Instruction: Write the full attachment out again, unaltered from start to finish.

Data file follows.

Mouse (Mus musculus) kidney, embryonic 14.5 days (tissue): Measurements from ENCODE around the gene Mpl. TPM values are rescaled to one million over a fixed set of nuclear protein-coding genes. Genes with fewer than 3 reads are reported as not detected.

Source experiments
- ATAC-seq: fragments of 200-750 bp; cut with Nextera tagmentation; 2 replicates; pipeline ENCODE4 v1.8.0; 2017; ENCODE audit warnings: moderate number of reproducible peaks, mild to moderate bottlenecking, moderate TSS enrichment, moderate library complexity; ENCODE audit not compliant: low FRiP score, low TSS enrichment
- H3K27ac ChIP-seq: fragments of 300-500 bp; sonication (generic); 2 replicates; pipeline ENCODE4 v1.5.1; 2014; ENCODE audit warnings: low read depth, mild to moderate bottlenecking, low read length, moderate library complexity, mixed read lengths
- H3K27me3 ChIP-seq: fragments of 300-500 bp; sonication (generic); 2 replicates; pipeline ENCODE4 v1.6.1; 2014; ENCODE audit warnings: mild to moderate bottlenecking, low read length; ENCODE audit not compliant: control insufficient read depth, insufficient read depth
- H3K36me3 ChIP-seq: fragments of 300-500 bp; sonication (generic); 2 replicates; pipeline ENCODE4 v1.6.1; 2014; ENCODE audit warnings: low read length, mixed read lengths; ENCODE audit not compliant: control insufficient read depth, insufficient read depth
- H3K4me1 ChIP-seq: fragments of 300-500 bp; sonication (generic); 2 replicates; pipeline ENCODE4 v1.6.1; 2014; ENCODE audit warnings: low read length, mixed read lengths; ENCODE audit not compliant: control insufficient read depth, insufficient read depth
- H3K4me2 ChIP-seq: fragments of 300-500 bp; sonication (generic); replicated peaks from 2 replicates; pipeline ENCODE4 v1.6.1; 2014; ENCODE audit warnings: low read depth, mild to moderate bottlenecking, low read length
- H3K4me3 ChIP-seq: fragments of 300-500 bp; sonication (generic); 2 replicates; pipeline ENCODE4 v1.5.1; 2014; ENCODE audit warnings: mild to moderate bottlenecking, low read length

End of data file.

Mouse (Mus musculus) kidney, embryonic 14.5 days (tissue): Measurements from ENCODE around the gene Mpl. TPM values are rescaled to one million over a fixed set of nuclear protein-coding genes. Genes with fewer than 3 reads are reported as not detected.

Source experiments
- ATAC-seq: fragments of 200-750 bp; cut with Nextera tagmentation; 2 replicates; pipeline ENCODE4 v1.8.0; 2017; ENCODE audit warnings: moderate number of reproducible peaks, mild to moderate bottlenecking, moderate TSS enrichment, moderate library complexity; ENCODE audit not compliant: low FRiP score, low TSS enrichment
- H3K27ac ChIP-seq: fragments of 300-500 bp; sonication (generic); 2 replicates; pipeline ENCODE4 v1.5.1; 2014; ENCODE audit warnings: low read depth, mild to moderate bottlenecking, low read length, moderate library complexity, mixed read lengths
- H3K27me3 ChIP-seq: fragments of 300-500 bp; sonication (generic); 2 replicates; pipeline ENCODE4 v1.6.1; 2014; ENCODE audit warnings: mild to moderate bottlenecking, low read length; ENCODE audit not compliant: control insufficient read depth, insufficient read depth
- H3K36me3 ChIP-seq: fragments of 300-500 bp; sonication (generic); 2 replicates; pipeline ENCODE4 v1.6.1; 2014; ENCODE audit warnings: low read length, mixed read lengths; ENCODE audit not compliant: control insufficient read depth, insufficient read depth
- H3K4me1 ChIP-seq: fragments of 300-500 bp; sonication (generic); 2 replicates; pipeline ENCODE4 v1.6.1; 2014; ENCODE audit warnings: low read length, mixed read lengths; ENCODE audit not compliant: control insufficient read depth, insufficient read depth
- H3K4me2 ChIP-seq: fragments of 300-500 bp; sonication (generic); replicated peaks from 2 replicates; pipeline ENCODE4 v1.6.1; 2014; ENCODE audit warnings: low read depth, mild to moderate bottlenecking, low read length
- H3K4me3 ChIP-seq: fragments of 300-500 bp; sonication (generic); 2 replicates; pipeline ENCODE4 v1.5.1; 2014; ENCODE audit warnings: mild to moderate bottlenecking, low read length